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About

Background

Tux Machines is a popular news site focusing on Free/libre and Open Source software, especially GNU/Linux. Founded by Susan (srlinuxx) in 2004, the site aims to share relevant news with its valued community of readers.

Scope of coverage

TuxThe site places great focus on GNU, Linux, and other intricate systems that utilise these, such as Android, Chrome OS, and Tizen. Of lesser interest are issues that relate purely to development and Free/Open Source software. Games, applications, instructional posts and proprietary software are habitually covered, but they are grouped and posted only periodically. Tux Machines is primarily focused on Linux, but it occasionally also covers BSD/UNIX, Minix, and lesser known operation systems. Some of our news sources include standards, antitrust and so on.

Contact Details

See our contacts page for up-to-date details. Communication is also facilitated by our forums.

Going Ads-free in 2013

Going forward, Tux Machines does not have ads. Instead it relies on readers' support and is run as a public service.

More in Tux Machines

Android Leftovers

Supporting an open source operating system: a Q&A with the FreeBSD Foundation

When discussing alternative operating systems to Microsoft’s Windows or Apple’s macOS, Linux often comes to mind. However, while Linux is a recreation of UNIX, FreeBSD is more of a continuation. The free and open source operating system was initially developed by students at the University of California at Berkeley which is why the BSD in its name stands for Berkeley Software Distribution. FreeBSD runs on its own kernel and all of the operating system’s key components have been developed to be part of a single whole. This is where it differs the most from Linux because Linux is just the kernel and the other components are supplied by third parties. To learn more about FreeBSD and its ongoing development, TechRadar Pro spoke to the executive director of the FreeBSD Foundation, Deb Goodkin. Read more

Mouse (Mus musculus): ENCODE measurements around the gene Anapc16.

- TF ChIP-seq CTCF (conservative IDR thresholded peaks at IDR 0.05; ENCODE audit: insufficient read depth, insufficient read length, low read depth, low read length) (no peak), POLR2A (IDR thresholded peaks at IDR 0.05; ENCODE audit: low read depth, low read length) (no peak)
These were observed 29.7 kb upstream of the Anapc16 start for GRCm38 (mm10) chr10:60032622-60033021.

Linux-driven ADAS computer features 6x FAKRA cameras

VIA’s rugged “VIA Mobile360 M810” in-vehicle computer runs Linux on a Snapdragon 820E and offers 6x FAKRA camera ports plus software for ADAS, driver monitoring, surround view, and DVR. Taiwan-based VIA Technologies, which appears to be increasingly focused on automotive and other vision processing applications, has launched an ADAS (Advanced Driver Assistance System) computer primarily aimed at bus fleets, but also available for trucks and delivery vans. The VIA Mobile360 M810 follows earlier Mobile360 systems such as the VIA Mobile360 D700 Drive Recorder, which runs Linux on a dual -A53 Novatek NT96685T SoC, and the VIA Mobile360 Surround View Sample Kit, which runs Android 5.0 on an unnamed octa-core SoC. Read more

KDE’s Plasma Mobile Is Shaping Up Nicely on the PinePhone

Last month, we took a closer look at how UBports’ Ubuntu Touch mobile OS progressed on the PinePhone, thanks to a video shared by developer Marius Gripsgård. Now, we have a sneak peek at another great system for the PinePhone, KDE’s Plasma Mobile. Unlike Ubuntu Touch, which is a full-fledged mobile operating system, Plasma Mobile is actually a user interface (UI) for mobile devices running on top of a GNU/Linux distribution, such as KDE neon or the Alpine Linux-based postmarketOS. Read more